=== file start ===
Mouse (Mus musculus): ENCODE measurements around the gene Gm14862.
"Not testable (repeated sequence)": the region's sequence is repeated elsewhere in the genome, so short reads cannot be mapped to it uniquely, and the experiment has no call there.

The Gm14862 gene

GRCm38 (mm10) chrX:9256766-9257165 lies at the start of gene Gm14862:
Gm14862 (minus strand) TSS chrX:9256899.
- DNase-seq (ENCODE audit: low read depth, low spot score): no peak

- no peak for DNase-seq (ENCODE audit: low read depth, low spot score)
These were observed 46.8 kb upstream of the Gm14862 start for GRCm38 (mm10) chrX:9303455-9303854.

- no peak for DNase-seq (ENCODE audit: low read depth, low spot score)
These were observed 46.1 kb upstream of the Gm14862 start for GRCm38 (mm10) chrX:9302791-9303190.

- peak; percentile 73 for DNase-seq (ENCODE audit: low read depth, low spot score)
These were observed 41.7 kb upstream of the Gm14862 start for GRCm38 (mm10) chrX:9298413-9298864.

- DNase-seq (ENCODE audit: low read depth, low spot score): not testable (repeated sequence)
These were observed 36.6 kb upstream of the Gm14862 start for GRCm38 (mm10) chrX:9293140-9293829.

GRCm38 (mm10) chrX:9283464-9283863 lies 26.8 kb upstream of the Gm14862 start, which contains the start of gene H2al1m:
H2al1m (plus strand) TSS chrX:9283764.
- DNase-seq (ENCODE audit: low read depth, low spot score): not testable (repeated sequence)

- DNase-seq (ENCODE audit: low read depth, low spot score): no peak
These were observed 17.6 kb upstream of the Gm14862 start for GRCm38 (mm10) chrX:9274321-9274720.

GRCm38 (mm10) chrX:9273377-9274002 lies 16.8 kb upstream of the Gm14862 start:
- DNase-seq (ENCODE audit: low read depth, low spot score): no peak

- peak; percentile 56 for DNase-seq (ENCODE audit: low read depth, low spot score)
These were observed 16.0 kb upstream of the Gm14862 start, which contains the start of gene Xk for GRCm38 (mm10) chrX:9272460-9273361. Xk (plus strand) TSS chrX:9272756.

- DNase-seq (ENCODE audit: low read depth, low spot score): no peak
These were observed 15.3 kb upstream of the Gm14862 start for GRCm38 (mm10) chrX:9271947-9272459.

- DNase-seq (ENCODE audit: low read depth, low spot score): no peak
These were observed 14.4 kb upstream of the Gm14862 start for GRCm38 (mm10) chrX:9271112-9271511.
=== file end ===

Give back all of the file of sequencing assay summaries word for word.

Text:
Mouse (Mus musculus): ENCODE measurements around the gene Gm14862.
"Not testable (repeated sequence)": the region's sequence is repeated elsewhere in the genome, so short reads cannot be mapped to it uniquely, and the experiment has no call there.

The Gm14862 gene

GRCm38 (mm10) chrX:9256766-9257165 lies at the start of gene Gm14862:
Gm14862 (minus strand) TSS chrX:9256899.
- DNase-seq (ENCODE audit: low read depth, low spot score): no peak

- no peak for DNase-seq (ENCODE audit: low read depth, low spot score)
These were observed 46.8 kb upstream of the Gm14862 start for GRCm38 (mm10) chrX:9303455-9303854.

- no peak for DNase-seq (ENCODE audit: low read depth, low spot score)
These were observed 46.1 kb upstream of the Gm14862 start for GRCm38 (mm10) chrX:9302791-9303190.

- peak; percentile 73 for DNase-seq (ENCODE audit: low read depth, low spot score)
These were observed 41.7 kb upstream of the Gm14862 start for GRCm38 (mm10) chrX:9298413-9298864.

- DNase-seq (ENCODE audit: low read depth, low spot score): not testable (repeated sequence)
These were observed 36.6 kb upstream of the Gm14862 start for GRCm38 (mm10) chrX:9293140-9293829.

GRCm38 (mm10) chrX:9283464-9283863 lies 26.8 kb upstream of the Gm14862 start, which contains the start of gene H2al1m:
H2al1m (plus strand) TSS chrX:9283764.
- DNase-seq (ENCODE audit: low read depth, low spot score): not testable (repeated sequence)

- DNase-seq (ENCODE audit: low read depth, low spot score): no peak
These were observed 17.6 kb upstream of the Gm14862 start for GRCm38 (mm10) chrX:9274321-9274720.

GRCm38 (mm10) chrX:9273377-9274002 lies 16.8 kb upstream of the Gm14862 start:
- DNase-seq (ENCODE audit: low read depth, low spot score): no peak

- peak; percentile 56 for DNase-seq (ENCODE audit: low read depth, low spot score)
These were observed 16.0 kb upstream of the Gm14862 start, which contains the start of gene Xk for GRCm38 (mm10) chrX:9272460-9273361. Xk (plus strand) TSS chrX:9272756.

- DNase-seq (ENCODE audit: low read depth, low spot score): no peak
These were observed 15.3 kb upstream of the Gm14862 start for GRCm38 (mm10) chrX:9271947-9272459.

- DNase-seq (ENCODE audit: low read depth, low spot score): no peak
These were observed 14.4 kb upstream of the Gm14862 start for GRCm38 (mm10) chrX:9271112-9271511.